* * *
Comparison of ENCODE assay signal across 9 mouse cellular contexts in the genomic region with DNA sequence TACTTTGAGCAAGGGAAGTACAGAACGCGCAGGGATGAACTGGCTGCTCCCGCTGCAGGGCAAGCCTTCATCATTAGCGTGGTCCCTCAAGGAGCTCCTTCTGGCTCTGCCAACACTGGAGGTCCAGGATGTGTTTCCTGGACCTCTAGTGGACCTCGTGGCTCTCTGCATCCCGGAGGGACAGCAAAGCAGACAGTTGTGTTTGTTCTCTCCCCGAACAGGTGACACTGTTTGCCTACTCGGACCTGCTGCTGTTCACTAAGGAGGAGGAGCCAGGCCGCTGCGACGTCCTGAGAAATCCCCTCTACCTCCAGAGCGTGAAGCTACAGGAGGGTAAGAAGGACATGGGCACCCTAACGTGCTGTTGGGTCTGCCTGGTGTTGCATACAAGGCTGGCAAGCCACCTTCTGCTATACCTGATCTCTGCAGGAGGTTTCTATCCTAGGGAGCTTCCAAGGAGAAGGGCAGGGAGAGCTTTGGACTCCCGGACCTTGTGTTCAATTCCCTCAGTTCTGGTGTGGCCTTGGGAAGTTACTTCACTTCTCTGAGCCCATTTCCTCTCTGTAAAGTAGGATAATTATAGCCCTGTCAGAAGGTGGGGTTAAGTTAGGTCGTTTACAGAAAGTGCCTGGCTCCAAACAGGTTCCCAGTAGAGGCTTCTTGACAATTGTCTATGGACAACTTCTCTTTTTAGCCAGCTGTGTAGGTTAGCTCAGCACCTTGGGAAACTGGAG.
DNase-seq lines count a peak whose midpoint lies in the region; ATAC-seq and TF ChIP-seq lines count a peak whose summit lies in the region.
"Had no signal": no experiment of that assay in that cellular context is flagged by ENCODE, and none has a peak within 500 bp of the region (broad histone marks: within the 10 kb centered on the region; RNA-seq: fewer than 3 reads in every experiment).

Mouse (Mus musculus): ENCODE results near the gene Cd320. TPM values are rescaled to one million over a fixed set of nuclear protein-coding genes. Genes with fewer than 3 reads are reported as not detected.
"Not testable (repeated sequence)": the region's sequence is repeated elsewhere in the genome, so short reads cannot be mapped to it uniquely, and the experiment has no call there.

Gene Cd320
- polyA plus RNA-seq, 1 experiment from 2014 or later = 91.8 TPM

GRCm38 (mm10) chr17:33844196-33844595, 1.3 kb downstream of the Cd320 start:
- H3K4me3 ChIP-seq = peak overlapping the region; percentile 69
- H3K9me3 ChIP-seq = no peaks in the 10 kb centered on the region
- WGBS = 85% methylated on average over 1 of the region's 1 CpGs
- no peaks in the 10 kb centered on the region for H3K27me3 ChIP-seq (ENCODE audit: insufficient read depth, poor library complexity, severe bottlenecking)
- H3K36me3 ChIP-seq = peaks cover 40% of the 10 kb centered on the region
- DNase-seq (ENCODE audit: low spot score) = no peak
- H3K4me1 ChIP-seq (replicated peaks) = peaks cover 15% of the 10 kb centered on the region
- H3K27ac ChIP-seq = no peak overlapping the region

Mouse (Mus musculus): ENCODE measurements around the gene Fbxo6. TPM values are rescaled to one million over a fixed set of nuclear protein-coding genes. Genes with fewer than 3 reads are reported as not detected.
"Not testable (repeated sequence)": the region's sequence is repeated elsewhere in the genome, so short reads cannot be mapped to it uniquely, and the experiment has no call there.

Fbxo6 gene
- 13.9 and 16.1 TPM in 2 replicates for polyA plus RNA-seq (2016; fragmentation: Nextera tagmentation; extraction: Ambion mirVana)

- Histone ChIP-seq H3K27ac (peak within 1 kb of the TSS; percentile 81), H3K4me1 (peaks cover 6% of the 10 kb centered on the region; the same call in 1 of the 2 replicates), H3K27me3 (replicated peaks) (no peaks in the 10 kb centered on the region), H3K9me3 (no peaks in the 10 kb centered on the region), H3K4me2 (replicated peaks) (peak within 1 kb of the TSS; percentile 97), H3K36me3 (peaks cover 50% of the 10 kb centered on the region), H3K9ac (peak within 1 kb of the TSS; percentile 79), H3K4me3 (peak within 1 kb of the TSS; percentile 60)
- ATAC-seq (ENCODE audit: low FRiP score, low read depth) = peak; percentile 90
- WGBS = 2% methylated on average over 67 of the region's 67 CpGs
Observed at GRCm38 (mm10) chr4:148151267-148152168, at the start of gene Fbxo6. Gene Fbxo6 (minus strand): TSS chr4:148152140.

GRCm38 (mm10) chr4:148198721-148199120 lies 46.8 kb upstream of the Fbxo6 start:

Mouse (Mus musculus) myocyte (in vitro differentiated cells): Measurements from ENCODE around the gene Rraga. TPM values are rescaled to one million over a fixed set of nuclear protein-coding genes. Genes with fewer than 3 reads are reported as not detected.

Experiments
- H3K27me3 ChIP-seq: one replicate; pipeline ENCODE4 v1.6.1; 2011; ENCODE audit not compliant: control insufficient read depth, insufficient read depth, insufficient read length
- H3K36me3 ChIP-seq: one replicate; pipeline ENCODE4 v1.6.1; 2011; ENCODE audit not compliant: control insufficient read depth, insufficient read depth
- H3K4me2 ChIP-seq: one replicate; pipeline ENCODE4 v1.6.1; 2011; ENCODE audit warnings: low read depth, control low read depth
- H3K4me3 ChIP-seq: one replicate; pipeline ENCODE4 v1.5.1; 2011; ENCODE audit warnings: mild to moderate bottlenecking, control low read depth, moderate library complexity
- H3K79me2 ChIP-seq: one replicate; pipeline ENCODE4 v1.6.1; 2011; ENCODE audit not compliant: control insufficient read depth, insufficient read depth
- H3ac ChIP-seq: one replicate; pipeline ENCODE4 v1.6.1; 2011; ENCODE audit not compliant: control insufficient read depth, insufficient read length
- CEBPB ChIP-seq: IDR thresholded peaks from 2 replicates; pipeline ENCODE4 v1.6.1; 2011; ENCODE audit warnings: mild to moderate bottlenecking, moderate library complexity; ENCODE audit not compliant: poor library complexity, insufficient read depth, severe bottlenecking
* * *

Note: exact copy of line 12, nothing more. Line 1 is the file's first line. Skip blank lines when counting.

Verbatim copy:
- no peaks in the 10 kb centered on the region for H3K27me3 ChIP-seq (ENCODE audit: insufficient read depth, poor library complexity, severe bottlenecking)